China may not yet have the soft-power firepower of more established pop-culture exporters such as the United States or South Korea, but many of its artists – writers, musicians, dancers, actors and athletes – have proven it’s possible to break through into the realm of international acclaim.
That’s good news for Beijing, which is in the middle of a drive to expand its soft-power status to a level befitting of its military and economic prowess.
Of course, no nation can simply produce “X units” of talent, charm and charisma, then box it, pack it and ship it like so many zillions of smartphones.
Even so, the successes of the personalities below suggest China’s soft power dream may well be within reach.
Mo Yan: A novelist from a coastal province of northern China, who started out as a farmer, factory worker, and soldier. Mo gained a foothold in literature with his novel Red Sorghum Clan, later adapted for the Golden Bear Award-winning film Red Sorghum. In 2012, he became the first Chinese national to be awarded the Nobel Prize in Literature; the committee cited his work as a writer “who with hallucinatory realism merges folk tales, history and the contemporary”.
Liu Cixin: Another high-flying novelist, whose The Three-Body Problem won the 2015 Hugo Award for Best Novel, another first for a Chinese. Former US president Barack Obama was spotted reading the science fiction work while on holiday in Hawaii.
Tan Yuanyuan: One of the youngest principal dancers at America’s oldest ballet company. From Shanghai, Tan joined the San Francisco Ballet as a soloist at the age of 18. Two years later, in 1997, she was promoted to principal dancer, the highest position for a ballet dancer.
Liu Xiang: The first male athlete to become world record holder, world champion, and Olympic champion in the 110-metre hurdles.
Li Na: The first tennis player from Asia to win a Grand Slam in singles.
Yao Ming: A 7.5ft basketball player from Shanghai, Yao played for the Houston Rockets in the NBA. He was also selected for the NBA All-Star Game eight times and was named in the All-NBA Team five times.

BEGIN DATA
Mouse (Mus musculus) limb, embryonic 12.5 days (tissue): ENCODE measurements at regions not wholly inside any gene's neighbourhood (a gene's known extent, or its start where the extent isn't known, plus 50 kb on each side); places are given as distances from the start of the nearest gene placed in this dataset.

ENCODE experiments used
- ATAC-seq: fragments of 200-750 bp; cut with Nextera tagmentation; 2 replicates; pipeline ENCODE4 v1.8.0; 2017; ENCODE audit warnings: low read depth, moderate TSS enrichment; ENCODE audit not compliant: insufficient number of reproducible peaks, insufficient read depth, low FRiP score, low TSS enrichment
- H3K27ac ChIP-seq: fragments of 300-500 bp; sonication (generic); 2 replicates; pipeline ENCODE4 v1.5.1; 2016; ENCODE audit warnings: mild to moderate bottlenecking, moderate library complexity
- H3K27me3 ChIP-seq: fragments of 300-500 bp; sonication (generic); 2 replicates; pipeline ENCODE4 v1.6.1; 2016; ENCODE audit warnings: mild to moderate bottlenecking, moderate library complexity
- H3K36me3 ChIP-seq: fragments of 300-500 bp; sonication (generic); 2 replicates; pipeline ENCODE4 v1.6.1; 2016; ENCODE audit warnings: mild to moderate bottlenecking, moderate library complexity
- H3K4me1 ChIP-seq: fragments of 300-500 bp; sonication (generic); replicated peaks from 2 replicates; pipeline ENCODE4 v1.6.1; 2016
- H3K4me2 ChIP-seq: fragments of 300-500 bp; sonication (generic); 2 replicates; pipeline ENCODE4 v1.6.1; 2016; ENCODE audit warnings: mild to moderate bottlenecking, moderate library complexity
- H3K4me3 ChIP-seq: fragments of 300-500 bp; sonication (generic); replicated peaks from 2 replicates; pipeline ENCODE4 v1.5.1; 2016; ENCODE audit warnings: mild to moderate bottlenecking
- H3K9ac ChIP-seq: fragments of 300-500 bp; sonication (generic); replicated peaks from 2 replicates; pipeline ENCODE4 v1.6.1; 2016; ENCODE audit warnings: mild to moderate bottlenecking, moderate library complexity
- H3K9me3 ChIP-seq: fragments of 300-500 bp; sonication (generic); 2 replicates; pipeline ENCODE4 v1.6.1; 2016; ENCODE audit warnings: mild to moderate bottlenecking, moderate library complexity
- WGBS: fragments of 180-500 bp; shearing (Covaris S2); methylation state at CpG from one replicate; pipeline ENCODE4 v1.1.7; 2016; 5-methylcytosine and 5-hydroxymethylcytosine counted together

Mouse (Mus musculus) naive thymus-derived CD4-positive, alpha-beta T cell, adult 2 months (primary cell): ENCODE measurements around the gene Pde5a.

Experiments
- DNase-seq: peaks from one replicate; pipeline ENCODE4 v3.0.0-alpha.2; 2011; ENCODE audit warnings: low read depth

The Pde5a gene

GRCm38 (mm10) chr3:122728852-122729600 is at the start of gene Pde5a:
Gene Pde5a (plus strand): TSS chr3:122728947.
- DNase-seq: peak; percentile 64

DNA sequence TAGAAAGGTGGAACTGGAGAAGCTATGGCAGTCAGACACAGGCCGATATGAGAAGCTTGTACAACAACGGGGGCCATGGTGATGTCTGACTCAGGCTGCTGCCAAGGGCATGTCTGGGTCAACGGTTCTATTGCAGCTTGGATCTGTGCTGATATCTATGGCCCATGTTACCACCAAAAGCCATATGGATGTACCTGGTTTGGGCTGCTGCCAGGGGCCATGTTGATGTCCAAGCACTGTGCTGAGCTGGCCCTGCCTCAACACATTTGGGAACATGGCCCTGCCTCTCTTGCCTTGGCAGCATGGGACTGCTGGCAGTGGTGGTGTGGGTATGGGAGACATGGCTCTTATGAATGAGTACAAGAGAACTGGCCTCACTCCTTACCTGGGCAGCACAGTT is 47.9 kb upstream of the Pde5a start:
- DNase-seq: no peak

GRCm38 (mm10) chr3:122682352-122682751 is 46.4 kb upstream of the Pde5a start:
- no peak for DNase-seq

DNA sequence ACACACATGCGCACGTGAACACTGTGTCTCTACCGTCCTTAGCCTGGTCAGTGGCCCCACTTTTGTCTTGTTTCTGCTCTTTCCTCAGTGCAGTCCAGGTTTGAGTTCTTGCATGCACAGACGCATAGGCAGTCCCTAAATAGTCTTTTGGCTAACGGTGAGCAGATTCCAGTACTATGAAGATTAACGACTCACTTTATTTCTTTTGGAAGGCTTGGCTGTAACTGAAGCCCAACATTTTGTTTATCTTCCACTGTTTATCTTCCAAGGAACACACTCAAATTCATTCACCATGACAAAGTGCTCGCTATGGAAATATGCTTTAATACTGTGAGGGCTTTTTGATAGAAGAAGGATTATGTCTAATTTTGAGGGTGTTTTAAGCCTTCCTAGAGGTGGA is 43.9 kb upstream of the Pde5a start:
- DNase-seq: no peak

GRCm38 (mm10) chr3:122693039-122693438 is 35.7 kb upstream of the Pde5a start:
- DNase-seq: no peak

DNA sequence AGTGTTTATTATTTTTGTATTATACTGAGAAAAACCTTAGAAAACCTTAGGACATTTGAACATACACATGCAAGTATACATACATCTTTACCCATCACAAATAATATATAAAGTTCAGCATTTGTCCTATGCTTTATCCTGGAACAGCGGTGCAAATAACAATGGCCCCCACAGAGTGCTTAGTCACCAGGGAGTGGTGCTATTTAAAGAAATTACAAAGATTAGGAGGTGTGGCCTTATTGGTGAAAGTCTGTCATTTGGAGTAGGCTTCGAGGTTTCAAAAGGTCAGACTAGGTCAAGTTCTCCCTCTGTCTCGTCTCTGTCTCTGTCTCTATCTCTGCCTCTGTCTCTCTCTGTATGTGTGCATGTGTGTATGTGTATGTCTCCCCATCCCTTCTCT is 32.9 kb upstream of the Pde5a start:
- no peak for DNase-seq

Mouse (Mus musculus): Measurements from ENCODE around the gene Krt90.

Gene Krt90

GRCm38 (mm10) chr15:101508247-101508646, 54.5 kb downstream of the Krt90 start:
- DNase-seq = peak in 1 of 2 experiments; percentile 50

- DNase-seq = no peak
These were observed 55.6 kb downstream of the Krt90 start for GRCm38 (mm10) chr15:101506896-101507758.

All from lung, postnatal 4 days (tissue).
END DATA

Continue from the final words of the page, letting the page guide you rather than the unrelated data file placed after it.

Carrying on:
Lang Lang: A classical pianist who has performed with orchestras in Europe, the United States and China. He made Time magazine’s 2009 list of the world’s 100 most influential people.
Tan Dun: A conductor who has worked with orchestras at top concert houses such as La Scala in Milan and the Metropolitan Opera House in New York City. Tan is also known for his scores in the film Crouching Tiger, Hidden Dragon.
Li Yundi: Coming from a family of non-musicians in Chongqing, Li took to music early. When he was three years old, his parents bought him an accordion after he became so entranced by an accordion player in a shopping mall that he refused to leave. Li began studying piano at the age of seven. At age 18, Li participated in the 14th International Frédéric Chopin Piano Competition in Warsaw. He was the first participant to be awarded First Prize in 15 years. He was also the youngest winner – and the first Chinese – in the competition’s history.
Ai Weiwei: A Chinese contemporary artist that Beijing both loves and hates. Ai’s artworks – varying from video to sculptures to architecture – have brought him awards from Europe, the United States and his native China. He also helped with the design of the “Birds Nest” Olympic stadium for the 2008 Beijing Olympics. But Ai has been openly critical of the Chinese government’s stance on democracy and human rights. In 2011, when ArtReview, a London-based publication, named Ai Weiwei as number one of that year’s 100 most powerful figures in contemporary art, the Chinese Foreign Ministry responded “China has many artists who have sufficient ability. We feel that a selection that is based purely on a political bias and perspective has violated the objectives of the magazine.”